July thumbnail 1
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Image of Gallery in South Kensington
On display at V&A South Kensington
Europe 1600-1815, Room 5, The Friends of the V&A Gallery

July

Tapestry
1670-1700 (woven)
Artist/Maker
Place Of Origin

This tapestry is from a series representing twelve of Louis XIV’s royal residences during different months of the year, with the King shown hunting with his retinue in the grounds of his chateaux. The composition puts these outdoor scenes into the background, with the foreground dominated by a display of abundance, both the bounty of nature and the luxury of court life. The textiles and other precious objects laid on the balustrade are known to have been drawn from Louis’ treasury, and the animals and birds from his menagerie. The series was conceived and designed by Le Brun, but many artists collaborated by providing the details in which they specialised, such as floral arrangements.

The first set of Les Maisons Royales was made in the workshop of Lefebvre and Jans in 1668. Between then and 1713 the Crown commissioned seven complete sets of this popular subject, woven with gold thread. A number of other less lavish sets were commissioned by private individuals. The set of tapestries to which this example belongs was probably such a private order late in the 17th century, from the workshop of Jean de la Croix. Its border is without royal emblems, and it is smaller in dimensions than the royal sets.


object details
Categories
Object Type
Additional Titles
  • Vincennes (assigned by artist)
  • The Months (series title)
  • The Royal Residences (series title)
Materials and Techniques
Tapestry woven in wool and silk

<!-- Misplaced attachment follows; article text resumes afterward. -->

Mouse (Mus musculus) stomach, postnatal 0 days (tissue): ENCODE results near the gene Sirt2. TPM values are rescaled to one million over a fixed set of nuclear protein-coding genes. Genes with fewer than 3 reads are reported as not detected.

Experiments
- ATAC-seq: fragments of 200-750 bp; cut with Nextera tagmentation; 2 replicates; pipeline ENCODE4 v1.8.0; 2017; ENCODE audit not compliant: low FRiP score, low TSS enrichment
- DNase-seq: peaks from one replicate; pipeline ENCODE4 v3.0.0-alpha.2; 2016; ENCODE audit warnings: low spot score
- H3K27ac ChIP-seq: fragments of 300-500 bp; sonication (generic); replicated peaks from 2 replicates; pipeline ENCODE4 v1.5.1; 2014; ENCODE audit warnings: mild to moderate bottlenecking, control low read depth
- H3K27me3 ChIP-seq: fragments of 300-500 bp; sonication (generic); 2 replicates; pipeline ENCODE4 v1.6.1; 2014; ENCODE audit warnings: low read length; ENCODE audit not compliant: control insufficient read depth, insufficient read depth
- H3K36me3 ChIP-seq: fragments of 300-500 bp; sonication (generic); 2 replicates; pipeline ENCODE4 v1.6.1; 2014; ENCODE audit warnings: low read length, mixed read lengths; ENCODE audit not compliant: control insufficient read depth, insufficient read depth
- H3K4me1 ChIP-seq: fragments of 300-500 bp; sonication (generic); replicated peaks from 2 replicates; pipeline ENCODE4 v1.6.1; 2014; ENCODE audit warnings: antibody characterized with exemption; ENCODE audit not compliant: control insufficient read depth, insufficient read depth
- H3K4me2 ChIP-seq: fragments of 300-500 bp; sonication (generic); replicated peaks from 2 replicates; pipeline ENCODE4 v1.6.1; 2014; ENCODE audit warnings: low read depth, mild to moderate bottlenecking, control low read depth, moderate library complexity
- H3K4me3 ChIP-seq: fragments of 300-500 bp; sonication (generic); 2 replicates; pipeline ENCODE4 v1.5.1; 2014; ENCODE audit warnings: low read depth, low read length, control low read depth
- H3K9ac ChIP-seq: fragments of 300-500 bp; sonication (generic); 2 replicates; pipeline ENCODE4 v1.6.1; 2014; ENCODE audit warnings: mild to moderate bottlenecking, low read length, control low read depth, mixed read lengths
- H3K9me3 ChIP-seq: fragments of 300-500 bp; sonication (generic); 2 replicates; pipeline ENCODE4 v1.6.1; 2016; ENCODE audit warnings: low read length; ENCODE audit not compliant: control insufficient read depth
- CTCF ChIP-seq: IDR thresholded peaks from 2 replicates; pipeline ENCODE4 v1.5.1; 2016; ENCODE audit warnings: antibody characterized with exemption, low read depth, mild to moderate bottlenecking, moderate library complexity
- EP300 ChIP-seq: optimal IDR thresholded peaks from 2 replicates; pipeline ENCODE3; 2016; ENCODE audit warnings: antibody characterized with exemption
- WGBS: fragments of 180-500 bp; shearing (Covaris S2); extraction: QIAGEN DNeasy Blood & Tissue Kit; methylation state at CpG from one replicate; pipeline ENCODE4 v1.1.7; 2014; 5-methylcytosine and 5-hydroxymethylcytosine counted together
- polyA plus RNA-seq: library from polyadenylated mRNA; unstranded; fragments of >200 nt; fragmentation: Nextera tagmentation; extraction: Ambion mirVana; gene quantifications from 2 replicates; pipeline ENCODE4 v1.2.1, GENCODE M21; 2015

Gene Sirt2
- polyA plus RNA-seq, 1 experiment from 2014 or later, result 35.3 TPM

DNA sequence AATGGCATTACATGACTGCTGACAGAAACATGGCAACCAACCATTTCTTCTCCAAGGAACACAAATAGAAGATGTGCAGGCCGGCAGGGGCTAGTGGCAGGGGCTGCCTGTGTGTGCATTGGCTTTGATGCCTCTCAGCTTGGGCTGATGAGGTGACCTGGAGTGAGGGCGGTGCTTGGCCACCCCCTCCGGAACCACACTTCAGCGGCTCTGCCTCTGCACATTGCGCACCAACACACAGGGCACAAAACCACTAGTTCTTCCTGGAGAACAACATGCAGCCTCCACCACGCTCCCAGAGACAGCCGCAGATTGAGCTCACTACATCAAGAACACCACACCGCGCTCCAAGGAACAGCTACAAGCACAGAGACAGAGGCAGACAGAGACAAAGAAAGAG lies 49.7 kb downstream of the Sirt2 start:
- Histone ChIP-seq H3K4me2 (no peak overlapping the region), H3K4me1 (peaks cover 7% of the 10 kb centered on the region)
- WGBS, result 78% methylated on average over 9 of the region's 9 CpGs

Brief Description
Tapestry of wool and silk, designed by Charles Le Brun, manufactured by Jean de la Croix workshop at the Gobelins, Paris, 1670-1700
Physical Description
Tapestry of woven wool and silk. A well-dressed woman stands behind a balustrade supporting a basket of fruit Alongside are two blue parrots, a silk cover with elaborate borders, a tasselled cushion embroidered with metal thread and a small dog investigating the contents of an urn filled with flowers. In the front of the balustrade are four large birds, at the left, and an animal, at the right. The scene behind is of the King Louis XIV and his courtiers hunting, with the Château de Vincennes in the background. To either side of this scene, a marble column supports an architrave, from which hangs swags of flowers and the Zodiac sign for July, Leo.



There is a narrow border of acanthus leaves in gold spiralling with flowers in natural colours, with an outer edge of guilloche. At centre top is a blue cabochon in a winged cartouche; there is also a cartouche at centre bottom, partly obscured by blue ribbons, with the inscription CHASTE[AU, obscured] DE VINCENNE.
Dimensions
  • Height: 334.5cm (maximum)
  • Width: 339cm
  • Weight: 20kg (approximately)
Marks and Inscriptions
  • 'CHATEAU DE VINCENNES' (Woven in cartouche at centre bottom)
  • 'L.D.L.' (Later reconstruction of the original workshop mark)
Object history